LH: So after the commission hearings, though, I mean, what did NCRR do? I mean, it seemed like after that...

BN: Oh, we had meetings, and before, we used to have maybe four or five people at the meeting or six people at a meeting, now we're getting fifteen, twenty people at a meeting. And they all wanted to voice their opinion about certain things and what the strategy should be and so forth, which was very good, that's what we wanted. We wanted input from the community. And we were getting an ear full. And they made sure that we're gonna toe the line that we have talked about. And I mean, when we had the Day of Remembrance program, when we had program like that, fifty people showed up, but after the hearing, 200, 300 people showing up for the program, so it was a big difference before the hearing and after the hearing. So the movement was there already, I mean, it's started and the environment was there, the leaders can talk within the environment. Without that environment, they were scared to open their mouth about redress because they are afraid of people criticizing them. But with the kind of environment that we created and the hearings created, they felt comfortable working in the redress movement.

LH: So again, how did they keep that momentum going then, sort of 1984, 1985, right after 1983 the hearings are over, the report comes out -- how does NCRR keep that momentum going until...

BN: Well, it was difficult, but we always had -- you know, people, the coram nobis thing came out, the class-action suit. There was a lot of information coming out of the, from these two law cases. Good information we can use. We in NCRR recognize the strength of JACL and we wanted to unite the community, and work together as one united community, because we were too small of a community, we have to be united. If not, they're gonna pick us apart. So any criticism leveled at us we never spoke in public. In private, oh yeah, oh yeah, it was different. But in public we never publicized our opposition to whatever. We just put our views through and that was it.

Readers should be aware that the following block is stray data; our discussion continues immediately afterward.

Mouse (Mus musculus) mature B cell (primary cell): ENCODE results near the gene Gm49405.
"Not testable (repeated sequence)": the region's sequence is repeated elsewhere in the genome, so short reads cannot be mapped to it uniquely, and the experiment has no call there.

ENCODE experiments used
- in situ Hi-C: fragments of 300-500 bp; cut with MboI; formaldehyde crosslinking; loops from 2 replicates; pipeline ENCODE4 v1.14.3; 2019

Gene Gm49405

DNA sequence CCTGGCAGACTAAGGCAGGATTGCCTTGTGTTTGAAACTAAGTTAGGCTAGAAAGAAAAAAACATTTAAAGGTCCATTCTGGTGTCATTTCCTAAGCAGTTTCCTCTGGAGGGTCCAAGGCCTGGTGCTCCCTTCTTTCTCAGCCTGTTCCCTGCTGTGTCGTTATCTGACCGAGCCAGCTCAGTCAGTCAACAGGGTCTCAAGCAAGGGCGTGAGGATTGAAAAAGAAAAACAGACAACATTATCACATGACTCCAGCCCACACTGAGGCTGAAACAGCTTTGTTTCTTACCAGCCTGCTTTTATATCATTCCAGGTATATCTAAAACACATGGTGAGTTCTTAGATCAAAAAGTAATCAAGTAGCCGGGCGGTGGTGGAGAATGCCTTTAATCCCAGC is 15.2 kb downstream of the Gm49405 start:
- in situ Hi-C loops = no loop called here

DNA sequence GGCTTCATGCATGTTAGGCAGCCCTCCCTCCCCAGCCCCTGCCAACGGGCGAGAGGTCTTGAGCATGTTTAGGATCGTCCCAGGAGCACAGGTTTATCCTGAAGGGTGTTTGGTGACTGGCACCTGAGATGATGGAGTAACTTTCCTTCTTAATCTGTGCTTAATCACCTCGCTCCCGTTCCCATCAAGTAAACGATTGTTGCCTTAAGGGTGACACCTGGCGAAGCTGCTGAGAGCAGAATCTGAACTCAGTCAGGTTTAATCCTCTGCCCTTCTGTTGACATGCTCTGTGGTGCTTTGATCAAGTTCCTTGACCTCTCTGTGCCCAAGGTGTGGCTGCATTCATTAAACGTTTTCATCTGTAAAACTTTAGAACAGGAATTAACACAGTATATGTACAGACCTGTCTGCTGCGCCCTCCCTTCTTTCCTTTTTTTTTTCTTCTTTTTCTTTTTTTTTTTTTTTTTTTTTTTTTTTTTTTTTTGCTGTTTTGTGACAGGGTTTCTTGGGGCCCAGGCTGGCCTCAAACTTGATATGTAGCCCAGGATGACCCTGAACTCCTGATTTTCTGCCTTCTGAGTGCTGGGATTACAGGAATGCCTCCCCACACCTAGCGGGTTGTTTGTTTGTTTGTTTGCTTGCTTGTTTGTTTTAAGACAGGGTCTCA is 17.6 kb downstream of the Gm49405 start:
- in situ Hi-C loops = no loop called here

So it's the kind of a situation where the hearings and the momentum kept building and building, we had to create a lot of things. We had to have press conference, we had to have the Day of Remembrance program become bigger and bigger, and we had speakers from various groups. We in fact had speakers from the, I think the Four Corners, they had the Indian, the big mountain struggle, you know, Four Corners, and they were trying to move the Indians from that area and they called it relocation, like they called us. And we backed them and they came to the Day of Remembrance program, spoke about their struggle. We had chiefs there speaking about, we had a movie -- I don't know, it was Broken Arrow or something -- and we tried to educate people that these things are happening. It happened to you, it's happening now. We have to work together to create an environment where we can pass legislation so that our congresspeople will be able to, be able to vote for it. If not, they're not gonna do anything without that kind of environment. It's the same with the African American movement, the Civil Rights movement. President Kennedy wouldn't have signed the Civil Rights Bill if it wasn't for the African American people mobilizing and coming out, thousands, and sacrifices by the young folks. And, you know, these African American leaders like Martin Luther King, Malcolm X wouldn't have existed if it wasn't for the movement of the African American people themselves. It's the same thing with redress movement. The leaders wouldn't be leading us if it wasn't for the environment created by the community itself.

<End Segment 6> - Copyright © 1997 Densho. All Rights Reserved.

<Begin Segment 7>

LH: Well, sort of jumping off from that point, then talking about the community in sort of moving the leaders, let's talk a little about the lobbying trip that NCRR put together.